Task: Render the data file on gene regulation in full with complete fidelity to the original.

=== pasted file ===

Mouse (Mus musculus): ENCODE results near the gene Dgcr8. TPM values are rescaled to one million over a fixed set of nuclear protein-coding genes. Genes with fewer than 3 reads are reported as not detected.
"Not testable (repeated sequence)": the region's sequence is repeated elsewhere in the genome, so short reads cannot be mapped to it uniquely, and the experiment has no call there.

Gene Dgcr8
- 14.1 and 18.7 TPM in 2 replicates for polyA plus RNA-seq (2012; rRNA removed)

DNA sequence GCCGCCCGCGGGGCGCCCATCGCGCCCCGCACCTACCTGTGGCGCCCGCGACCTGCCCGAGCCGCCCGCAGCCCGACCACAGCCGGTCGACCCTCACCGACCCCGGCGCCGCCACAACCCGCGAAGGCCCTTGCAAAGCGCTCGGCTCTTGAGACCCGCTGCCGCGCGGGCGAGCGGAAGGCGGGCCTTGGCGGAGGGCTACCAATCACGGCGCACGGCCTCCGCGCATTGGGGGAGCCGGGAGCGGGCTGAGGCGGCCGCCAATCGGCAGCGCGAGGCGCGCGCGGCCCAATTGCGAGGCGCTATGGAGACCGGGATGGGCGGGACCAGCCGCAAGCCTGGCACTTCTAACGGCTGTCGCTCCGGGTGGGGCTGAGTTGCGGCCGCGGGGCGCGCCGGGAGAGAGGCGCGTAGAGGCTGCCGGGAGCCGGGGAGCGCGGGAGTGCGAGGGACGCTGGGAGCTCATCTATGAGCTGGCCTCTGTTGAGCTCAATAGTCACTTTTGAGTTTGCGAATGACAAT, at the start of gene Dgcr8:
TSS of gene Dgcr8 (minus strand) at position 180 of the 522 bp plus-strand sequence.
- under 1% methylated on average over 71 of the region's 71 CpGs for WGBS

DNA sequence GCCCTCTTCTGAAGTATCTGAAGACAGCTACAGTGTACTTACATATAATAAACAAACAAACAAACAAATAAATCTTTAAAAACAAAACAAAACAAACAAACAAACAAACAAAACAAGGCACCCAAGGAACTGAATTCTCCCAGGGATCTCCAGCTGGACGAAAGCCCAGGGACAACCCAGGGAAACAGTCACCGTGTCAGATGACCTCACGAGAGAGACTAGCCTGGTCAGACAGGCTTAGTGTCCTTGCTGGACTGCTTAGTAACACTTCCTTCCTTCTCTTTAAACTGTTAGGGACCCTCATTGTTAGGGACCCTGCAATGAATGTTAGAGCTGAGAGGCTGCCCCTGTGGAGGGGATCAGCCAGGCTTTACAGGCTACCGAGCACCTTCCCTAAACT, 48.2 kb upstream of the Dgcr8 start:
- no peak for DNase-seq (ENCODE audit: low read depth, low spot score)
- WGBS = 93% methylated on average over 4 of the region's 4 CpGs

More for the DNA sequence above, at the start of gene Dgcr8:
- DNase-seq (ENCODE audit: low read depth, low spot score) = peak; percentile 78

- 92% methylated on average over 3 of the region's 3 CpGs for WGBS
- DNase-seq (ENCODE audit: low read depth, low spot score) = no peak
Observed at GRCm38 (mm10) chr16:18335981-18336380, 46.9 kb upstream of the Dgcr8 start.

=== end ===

Mouse (Mus musculus): ENCODE results near the gene Dgcr8. TPM values are rescaled to one million over a fixed set of nuclear protein-coding genes. Genes with fewer than 3 reads are reported as not detected.
"Not testable (repeated sequence)": the region's sequence is repeated elsewhere in the genome, so short reads cannot be mapped to it uniquely, and the experiment has no call there.

Gene Dgcr8
- 14.1 and 18.7 TPM in 2 replicates for polyA plus RNA-seq (2012; rRNA removed)

DNA sequence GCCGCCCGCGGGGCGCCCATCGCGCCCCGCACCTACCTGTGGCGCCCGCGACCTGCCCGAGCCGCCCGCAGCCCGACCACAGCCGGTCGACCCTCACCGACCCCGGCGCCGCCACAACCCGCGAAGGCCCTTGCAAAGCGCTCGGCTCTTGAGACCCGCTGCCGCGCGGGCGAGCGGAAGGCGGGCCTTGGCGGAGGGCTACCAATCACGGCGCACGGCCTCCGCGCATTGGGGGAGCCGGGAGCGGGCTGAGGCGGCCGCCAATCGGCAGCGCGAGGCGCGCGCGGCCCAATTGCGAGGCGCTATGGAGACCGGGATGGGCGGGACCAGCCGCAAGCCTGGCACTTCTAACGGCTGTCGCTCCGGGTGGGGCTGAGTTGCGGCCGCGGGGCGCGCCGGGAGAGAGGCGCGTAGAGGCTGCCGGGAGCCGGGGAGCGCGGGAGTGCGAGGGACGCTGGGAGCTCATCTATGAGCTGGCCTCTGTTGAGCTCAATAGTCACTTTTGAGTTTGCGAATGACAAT, at the start of gene Dgcr8:
TSS of gene Dgcr8 (minus strand) at position 180 of the 522 bp plus-strand sequence.
- under 1% methylated on average over 71 of the region's 71 CpGs for WGBS

DNA sequence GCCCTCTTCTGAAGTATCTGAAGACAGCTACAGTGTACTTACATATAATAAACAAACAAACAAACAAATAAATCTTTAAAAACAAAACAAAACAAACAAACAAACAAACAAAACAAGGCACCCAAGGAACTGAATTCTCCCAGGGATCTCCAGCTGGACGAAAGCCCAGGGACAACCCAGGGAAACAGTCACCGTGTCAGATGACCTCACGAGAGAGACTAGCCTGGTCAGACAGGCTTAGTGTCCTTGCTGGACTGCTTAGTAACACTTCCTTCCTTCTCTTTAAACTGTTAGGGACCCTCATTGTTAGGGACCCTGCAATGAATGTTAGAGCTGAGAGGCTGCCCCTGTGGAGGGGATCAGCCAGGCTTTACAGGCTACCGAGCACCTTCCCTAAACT, 48.2 kb upstream of the Dgcr8 start:
- no peak for DNase-seq (ENCODE audit: low read depth, low spot score)
- WGBS = 93% methylated on average over 4 of the region's 4 CpGs

More for the DNA sequence above, at the start of gene Dgcr8:
- DNase-seq (ENCODE audit: low read depth, low spot score) = peak; percentile 78

- 92% methylated on average over 3 of the region's 3 CpGs for WGBS
- DNase-seq (ENCODE audit: low read depth, low spot score) = no peak
Observed at GRCm38 (mm10) chr16:18335981-18336380, 46.9 kb upstream of the Dgcr8 start.